Time was when the vertebrae of the salary spine were all visible. Then it was proposed that those who were willing to take on administrative responsibilities such as that of Head of Department ought to be remunerated. That was visible too, but it undermined the expectation of willing service to the community. Then it was proposed that special extra payments should be made to some of the professoriate. Those remain secret (which is the fault of the Regent House for unaccountably agreeing that they should be). Then 'market supplements' and other extra deals for recruitment came in, with HEFCE's ill-conceived and expensive requirement that the capricious queen of the gods should reign in the University (ironically in the interests of ensuring equal opportunities). Those are secret too.

Now, it seems, Pro-Vice-Chancellors cannot be expected to offer themselves for these career-enhancing positions (quite a good starter for your K surely?) unless they can be confident both that their time will be paid for at a six-figure salary, and that if they are fortunate enough to enjoy any of the secret top-ups in connection with their underlying University offices, they will get those in full as well. I do not quite see how one's 'contribution' in that other office can continue to be what it was if one is actually serving as Pro-Vice-Chancellor, nor how clinical responsibility payments can be appropriate if one is carrying no or less clinical responsibility for the time being. But then the assumption appears to be that people are to be motivated entirely by money, or the University will be: 'creating a disincentive to persons with a contribution payment, payment for clinical responsibility, or market supplement by their suffering a reduction of those elements on taking up a Pro-Vice-Chancellorship.'

Report of the General Board, dated 11 July 2007, on the establishment of a Trophoblast Research Fund (p. 53).

Professor G. R. EVANS:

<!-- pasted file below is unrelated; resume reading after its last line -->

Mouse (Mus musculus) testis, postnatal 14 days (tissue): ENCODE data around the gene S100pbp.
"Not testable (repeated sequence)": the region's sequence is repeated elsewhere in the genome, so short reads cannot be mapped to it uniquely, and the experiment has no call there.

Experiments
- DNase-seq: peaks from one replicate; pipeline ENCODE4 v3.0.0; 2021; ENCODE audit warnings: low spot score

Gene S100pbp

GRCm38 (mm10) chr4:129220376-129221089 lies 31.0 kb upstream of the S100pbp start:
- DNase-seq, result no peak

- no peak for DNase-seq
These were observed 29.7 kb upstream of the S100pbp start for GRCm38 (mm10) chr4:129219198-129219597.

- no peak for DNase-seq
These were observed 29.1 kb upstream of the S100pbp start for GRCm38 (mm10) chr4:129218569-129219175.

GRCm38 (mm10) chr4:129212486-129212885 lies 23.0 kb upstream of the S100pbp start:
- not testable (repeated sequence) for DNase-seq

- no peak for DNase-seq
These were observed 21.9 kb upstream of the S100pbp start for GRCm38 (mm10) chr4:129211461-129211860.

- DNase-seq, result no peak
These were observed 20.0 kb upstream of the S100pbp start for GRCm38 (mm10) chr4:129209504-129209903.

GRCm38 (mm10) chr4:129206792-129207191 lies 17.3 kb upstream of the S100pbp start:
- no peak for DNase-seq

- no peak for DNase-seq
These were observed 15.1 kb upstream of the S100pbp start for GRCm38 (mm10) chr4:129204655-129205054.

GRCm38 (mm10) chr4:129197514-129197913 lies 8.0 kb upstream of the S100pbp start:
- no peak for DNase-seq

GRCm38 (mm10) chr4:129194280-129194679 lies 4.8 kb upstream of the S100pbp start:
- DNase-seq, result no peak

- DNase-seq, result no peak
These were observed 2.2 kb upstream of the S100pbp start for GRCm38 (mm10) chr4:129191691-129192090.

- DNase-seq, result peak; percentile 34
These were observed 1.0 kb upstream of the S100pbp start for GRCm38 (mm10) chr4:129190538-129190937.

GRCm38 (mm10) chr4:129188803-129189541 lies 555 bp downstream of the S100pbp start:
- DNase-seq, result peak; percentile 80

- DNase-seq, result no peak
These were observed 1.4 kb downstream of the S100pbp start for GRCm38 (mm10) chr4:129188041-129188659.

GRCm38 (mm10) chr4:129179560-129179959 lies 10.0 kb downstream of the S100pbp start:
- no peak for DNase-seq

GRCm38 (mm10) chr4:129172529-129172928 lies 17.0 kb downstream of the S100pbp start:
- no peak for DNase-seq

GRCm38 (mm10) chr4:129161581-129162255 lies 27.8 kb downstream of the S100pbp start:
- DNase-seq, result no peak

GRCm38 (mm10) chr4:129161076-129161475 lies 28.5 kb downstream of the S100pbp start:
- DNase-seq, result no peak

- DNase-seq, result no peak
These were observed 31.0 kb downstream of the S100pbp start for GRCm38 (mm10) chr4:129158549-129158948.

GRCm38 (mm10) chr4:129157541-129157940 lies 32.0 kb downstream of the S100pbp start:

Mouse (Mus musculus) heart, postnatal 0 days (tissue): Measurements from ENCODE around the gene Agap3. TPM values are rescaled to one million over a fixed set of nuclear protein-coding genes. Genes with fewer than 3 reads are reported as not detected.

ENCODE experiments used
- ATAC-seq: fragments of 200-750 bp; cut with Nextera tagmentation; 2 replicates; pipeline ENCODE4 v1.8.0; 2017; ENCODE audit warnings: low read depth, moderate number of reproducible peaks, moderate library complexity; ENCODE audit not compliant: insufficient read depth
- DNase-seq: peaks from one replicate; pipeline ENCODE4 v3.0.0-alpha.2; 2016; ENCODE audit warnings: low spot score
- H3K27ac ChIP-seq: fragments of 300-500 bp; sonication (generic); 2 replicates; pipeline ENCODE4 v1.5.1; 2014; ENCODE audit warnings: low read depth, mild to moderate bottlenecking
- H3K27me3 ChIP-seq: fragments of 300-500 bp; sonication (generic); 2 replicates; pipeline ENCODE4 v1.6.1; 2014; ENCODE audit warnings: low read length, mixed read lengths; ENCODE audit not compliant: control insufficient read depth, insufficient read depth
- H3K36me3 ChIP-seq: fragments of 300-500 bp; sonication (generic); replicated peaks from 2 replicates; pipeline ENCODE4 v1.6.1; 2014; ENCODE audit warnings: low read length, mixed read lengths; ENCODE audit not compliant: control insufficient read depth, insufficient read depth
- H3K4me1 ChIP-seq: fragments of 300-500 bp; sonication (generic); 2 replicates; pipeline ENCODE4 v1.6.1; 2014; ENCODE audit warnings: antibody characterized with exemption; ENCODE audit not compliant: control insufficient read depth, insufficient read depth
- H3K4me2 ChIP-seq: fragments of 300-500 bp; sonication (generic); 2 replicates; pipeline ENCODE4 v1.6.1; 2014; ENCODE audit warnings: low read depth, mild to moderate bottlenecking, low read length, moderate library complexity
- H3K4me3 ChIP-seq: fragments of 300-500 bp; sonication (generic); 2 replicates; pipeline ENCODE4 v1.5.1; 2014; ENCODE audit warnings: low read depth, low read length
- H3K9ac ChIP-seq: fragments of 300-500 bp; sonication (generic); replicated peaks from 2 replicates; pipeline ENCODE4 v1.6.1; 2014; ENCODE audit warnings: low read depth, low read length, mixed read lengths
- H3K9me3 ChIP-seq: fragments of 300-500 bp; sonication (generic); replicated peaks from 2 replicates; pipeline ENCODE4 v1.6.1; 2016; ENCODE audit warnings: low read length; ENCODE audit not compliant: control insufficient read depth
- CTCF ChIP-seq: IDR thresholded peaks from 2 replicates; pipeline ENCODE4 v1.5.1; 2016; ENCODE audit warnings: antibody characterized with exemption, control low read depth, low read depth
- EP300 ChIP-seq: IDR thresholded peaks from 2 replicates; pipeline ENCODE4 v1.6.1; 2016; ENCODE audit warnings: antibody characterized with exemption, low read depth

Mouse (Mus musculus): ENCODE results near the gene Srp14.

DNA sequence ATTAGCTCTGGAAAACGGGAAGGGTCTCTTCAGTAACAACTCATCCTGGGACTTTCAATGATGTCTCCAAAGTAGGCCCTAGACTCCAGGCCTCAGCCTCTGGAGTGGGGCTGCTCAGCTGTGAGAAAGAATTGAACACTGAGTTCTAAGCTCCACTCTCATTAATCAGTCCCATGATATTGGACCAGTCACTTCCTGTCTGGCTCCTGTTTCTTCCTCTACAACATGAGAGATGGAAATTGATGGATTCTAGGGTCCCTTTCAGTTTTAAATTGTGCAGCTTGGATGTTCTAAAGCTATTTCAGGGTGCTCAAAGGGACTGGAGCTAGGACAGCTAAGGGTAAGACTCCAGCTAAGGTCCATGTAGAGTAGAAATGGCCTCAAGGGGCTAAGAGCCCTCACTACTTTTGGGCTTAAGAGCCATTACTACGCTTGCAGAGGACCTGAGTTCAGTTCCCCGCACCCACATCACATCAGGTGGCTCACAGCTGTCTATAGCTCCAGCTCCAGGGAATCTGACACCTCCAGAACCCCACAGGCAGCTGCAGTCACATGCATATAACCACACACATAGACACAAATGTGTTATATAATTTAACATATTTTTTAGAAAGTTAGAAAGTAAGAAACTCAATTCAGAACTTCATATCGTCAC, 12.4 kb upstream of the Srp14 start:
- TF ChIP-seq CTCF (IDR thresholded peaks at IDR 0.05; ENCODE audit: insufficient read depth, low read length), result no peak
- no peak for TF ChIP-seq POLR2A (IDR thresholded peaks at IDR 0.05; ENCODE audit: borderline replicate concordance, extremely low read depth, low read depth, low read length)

Mr Deputy Vice-Chancellor, the Oxford University Act 1863 s.3 allows Oxford to suppress old Professorships 'of political economy, chemistry, geology or mineralogy' and use the professor's salary 'in promoting or assisting, by the purchase of materials or apparatus, by the support of assistant teachers, or by such other means as the University may by statute determine, the study and cultivation in the University of the science which forms the subject-matter of the suppressed professorship'.

Some flexibility is allowed in transferring the mineralogy income 'to the study of geology or any branch thereof' and vice versa.

The 1877 Act reached energetically into the affairs of both Oxford and Cambridge to permit interference with the way they set up the arrangements for academic use of moneys which came their way. Things have certainly not got less invasive since. I just hope due care has been taken to ensure that this unusual way of using such a benefaction (as a rule, we are Discussing the setting up of a specialist Chair in such circumstances) is as legally watertight as possible and those outside 'bodies' with which there is to be exchange and liaison will not turn out to be Sainsbury's pets. I trust all members of the Regent House have read the Sainsbury Review of Government's Science and Innovation Policies which has just appeared.2

2 http://www.hm-treasury.gov.uk/independent_reviews/sainsbury_review/sainsbury_index.cfm.


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Cambridge University Reporter 31 October 2007